Besides the incident, she said they discussed issues including North Korea, Russia’s ongoing war against Ukraine, and the shared vision of a free and open Indo-Pacific.
The balloon incident has led to US Secretary of State Antony Blinken putting off a scheduled visit to Beijing and continuing tit-for-tat verbal exchanges between the two countries.
What actually is going on, however, remains unclear.
According to the US government, the first of the four objects — a sophisticated, high-altitude balloon shot down on February 4 off the coast of South Carolina — was part of an ongoing, global “fleet” of Chinese espionage balloons.
China denied this, calling the huge balloon an errant weather research craft, and lashed out at Washington on Monday. Beijing said more than 10 US balloons entered Chinese airspace “without any approval” over the last year.
As for another high-altitude balloon spotted in Latin America, China says that was a civilian flight test device.
White House National Security Council spokesman John Kirby told reporters the US is “not flying surveillance balloons over China.”
“I’m not aware of any other craft that we’re flying over into Chinese airspace,” he said.
The United States says the large Chinese balloon down on February 4 was obviously a spy craft and that the debris is currently being plucked from the Atlantic Ocean for analysis.
US officials know little about them — not even to whom they belonged.
“Countries, companies, research and academic organizations operate objects at these altitudes for purposes that are not nefarious at all, including scientific research,” Kirby said.
Whether they were spying also remains unknown.
“Even if we have no indications that any of these three objects were surveilling, we couldn’t rule that out,” he said.
Officials also say that the perceived increase in incidents could be due to an adjustment in radar settings after February 4, which means items once passing unseen are now caught.
“One of the reasons that we think we’re seeing more is because we’re looking for more,” Kirby said.
The truth will not be clear until debris is collected, which is not simple.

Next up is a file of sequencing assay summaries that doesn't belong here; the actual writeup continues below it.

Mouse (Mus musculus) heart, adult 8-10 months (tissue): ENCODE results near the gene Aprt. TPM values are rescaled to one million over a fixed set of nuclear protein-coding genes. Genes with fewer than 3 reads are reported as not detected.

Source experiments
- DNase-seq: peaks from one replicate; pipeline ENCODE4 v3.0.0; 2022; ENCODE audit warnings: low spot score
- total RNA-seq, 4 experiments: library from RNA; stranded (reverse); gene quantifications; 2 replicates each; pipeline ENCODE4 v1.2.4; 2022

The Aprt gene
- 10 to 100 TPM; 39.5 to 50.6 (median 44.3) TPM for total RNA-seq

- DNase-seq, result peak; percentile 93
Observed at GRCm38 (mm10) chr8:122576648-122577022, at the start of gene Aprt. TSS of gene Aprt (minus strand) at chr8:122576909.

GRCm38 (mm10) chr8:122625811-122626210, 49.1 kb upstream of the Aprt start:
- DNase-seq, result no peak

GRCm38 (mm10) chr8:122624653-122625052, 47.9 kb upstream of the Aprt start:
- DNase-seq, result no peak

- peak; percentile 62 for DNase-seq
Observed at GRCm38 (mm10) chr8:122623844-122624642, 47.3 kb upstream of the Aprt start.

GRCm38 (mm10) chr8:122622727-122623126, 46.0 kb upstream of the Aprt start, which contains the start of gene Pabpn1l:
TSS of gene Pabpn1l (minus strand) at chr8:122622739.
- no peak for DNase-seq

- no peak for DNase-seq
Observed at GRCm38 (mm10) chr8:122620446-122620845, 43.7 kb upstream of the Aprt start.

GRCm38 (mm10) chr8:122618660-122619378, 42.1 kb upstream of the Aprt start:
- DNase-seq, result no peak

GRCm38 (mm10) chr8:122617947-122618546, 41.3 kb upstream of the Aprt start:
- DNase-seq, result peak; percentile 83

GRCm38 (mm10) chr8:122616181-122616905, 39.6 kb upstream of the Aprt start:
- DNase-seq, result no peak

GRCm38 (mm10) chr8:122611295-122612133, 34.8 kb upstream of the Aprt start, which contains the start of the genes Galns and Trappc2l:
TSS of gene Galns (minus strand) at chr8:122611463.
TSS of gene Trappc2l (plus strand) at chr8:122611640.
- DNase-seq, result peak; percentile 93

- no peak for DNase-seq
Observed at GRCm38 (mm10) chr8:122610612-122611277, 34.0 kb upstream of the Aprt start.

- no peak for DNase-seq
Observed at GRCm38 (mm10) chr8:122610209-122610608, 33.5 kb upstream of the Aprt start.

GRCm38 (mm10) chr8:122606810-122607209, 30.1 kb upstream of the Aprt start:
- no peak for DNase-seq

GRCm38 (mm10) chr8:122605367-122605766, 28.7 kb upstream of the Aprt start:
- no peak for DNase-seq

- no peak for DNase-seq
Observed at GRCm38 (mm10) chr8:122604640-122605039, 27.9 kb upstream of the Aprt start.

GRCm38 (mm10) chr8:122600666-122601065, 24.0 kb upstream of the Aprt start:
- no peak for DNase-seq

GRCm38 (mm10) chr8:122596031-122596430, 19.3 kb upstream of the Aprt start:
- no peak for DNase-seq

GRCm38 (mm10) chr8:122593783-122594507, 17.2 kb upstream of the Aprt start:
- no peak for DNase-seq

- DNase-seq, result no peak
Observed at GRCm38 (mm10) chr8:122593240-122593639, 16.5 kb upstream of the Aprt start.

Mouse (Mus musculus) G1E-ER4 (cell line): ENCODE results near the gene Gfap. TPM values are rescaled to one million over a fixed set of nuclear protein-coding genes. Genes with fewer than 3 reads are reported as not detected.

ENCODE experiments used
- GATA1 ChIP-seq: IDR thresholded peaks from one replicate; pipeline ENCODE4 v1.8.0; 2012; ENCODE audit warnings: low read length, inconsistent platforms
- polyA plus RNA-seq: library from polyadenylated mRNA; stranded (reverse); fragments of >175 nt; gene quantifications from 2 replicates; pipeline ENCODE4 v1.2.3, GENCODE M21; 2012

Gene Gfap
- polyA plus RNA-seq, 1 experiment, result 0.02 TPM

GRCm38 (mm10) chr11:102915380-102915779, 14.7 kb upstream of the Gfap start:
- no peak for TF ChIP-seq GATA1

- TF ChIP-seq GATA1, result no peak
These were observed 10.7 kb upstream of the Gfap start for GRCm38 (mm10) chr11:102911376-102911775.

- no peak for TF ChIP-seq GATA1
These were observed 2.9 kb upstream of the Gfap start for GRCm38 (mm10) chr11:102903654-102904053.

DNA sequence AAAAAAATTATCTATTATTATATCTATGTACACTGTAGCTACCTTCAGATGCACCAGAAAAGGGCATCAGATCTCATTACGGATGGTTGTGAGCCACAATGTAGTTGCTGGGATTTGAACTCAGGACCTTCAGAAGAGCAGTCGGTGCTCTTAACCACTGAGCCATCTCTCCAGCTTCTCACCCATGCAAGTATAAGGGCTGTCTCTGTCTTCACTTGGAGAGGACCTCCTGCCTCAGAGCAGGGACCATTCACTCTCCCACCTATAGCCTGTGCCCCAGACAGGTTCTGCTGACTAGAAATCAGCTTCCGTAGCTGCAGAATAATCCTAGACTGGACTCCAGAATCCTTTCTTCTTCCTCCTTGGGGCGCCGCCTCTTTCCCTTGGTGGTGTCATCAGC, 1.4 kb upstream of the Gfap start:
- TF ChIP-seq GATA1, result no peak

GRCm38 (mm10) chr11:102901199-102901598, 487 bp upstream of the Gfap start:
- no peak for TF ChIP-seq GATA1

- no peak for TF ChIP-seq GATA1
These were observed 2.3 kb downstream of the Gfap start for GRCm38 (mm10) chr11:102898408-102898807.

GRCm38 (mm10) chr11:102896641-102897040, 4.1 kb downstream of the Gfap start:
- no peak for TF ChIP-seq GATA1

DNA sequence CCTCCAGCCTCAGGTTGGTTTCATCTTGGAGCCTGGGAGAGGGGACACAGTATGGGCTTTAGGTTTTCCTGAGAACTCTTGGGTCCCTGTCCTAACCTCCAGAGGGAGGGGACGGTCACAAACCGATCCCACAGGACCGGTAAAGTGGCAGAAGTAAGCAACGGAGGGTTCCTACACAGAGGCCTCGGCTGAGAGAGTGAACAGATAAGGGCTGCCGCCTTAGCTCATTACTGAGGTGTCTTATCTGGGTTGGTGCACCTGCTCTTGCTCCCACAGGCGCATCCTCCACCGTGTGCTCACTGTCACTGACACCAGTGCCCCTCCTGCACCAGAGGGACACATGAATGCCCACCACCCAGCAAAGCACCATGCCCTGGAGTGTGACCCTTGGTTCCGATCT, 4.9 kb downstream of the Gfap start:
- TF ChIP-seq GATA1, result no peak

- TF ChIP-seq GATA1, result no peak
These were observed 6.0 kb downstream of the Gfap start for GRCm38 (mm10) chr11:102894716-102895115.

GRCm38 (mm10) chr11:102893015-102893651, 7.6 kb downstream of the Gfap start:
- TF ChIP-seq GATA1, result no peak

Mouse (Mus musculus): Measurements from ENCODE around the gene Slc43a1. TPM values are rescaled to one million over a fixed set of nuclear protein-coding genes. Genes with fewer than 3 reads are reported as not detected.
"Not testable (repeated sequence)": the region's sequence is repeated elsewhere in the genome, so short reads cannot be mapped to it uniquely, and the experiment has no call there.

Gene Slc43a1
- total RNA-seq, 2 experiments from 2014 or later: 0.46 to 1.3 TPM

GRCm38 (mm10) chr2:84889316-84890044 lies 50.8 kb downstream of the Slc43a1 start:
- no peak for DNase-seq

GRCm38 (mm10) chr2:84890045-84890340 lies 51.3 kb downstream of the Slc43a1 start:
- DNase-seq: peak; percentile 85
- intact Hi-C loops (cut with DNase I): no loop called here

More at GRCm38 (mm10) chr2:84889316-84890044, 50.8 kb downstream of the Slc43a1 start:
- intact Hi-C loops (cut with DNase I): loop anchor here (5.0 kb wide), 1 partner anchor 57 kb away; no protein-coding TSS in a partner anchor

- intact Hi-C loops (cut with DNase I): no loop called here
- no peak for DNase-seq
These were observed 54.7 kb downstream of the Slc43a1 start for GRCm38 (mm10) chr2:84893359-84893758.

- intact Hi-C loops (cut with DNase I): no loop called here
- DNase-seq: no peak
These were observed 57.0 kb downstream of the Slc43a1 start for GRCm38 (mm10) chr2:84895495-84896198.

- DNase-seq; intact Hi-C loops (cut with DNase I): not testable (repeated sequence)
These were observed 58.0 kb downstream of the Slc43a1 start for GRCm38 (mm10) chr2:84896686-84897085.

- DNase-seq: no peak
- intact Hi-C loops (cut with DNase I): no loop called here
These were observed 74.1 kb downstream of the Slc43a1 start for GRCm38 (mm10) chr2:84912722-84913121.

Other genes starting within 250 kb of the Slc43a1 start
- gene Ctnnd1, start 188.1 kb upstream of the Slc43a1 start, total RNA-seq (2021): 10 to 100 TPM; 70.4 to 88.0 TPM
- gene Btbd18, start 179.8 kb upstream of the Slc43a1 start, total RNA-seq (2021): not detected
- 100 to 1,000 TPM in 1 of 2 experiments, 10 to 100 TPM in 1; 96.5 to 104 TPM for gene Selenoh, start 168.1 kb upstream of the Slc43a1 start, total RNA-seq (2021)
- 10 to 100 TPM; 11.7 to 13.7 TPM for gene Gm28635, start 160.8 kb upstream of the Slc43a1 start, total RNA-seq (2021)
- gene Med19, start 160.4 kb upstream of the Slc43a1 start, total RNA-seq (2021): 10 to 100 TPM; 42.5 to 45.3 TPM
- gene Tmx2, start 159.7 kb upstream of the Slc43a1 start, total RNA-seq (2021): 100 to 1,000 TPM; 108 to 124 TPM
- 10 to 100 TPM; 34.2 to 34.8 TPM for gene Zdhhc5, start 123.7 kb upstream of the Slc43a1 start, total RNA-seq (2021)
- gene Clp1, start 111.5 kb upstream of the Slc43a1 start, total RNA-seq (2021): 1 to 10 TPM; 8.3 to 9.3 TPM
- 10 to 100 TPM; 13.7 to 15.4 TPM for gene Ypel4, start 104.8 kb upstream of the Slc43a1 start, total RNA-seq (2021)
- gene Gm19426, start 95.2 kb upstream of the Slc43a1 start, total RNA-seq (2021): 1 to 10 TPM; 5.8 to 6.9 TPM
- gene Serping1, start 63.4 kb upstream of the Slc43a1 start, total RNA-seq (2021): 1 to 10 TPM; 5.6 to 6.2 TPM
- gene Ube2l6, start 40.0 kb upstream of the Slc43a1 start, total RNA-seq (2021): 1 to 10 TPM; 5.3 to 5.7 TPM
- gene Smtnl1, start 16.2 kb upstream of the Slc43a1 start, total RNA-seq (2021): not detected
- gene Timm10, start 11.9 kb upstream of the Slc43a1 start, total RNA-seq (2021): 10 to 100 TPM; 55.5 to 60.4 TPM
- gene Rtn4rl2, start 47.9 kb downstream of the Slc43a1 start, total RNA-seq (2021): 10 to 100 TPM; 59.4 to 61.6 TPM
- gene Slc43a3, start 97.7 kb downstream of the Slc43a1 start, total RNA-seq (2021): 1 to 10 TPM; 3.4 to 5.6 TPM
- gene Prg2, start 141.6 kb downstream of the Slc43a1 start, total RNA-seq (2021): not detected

In the case of the large Chinese balloon, sea conditions made diving impossible Monday, Kirby said, while the three subsequent craft were brought down in “pretty remote, difficult areas to reach.”
Canadian Public Safety Minister Marco Mendicino called the location of the debris of the unidentified object shot down over the Yukon on Saturday “extremely challenging and difficult to access.”
In Washington, the extraordinary events are fueling already intense suspicion about China across both the Democratic and Republican parties — a trend likely to grow as the 2024 presidential election approaches.
The diplomatic fallout has already been substantial, with Secretary of State Antony Blinken abruptly canceling a rare visit to Beijing.
China’s accusations of US spying prompted National Security Council spokeswoman Adrienne Watson to allege that Beijing has a high-altitude spying program that has violated the airspace of “40 countries across five continents.”
The State Department said China was “scrambling to do damage control”and that the communist government “has failed to offer any credibleexplanations for its intrusion into our airspace.”
But over the weekend, Chinese state-affiliated media reported that anunidentified flying object had been spotted off the country’s eastcoast and that the military was preparing to shoot it down.
Beijing on Monday declined to comment on that report, referring journalists to the defense ministry, which did not respond to requests for comment from Agence France-Presse.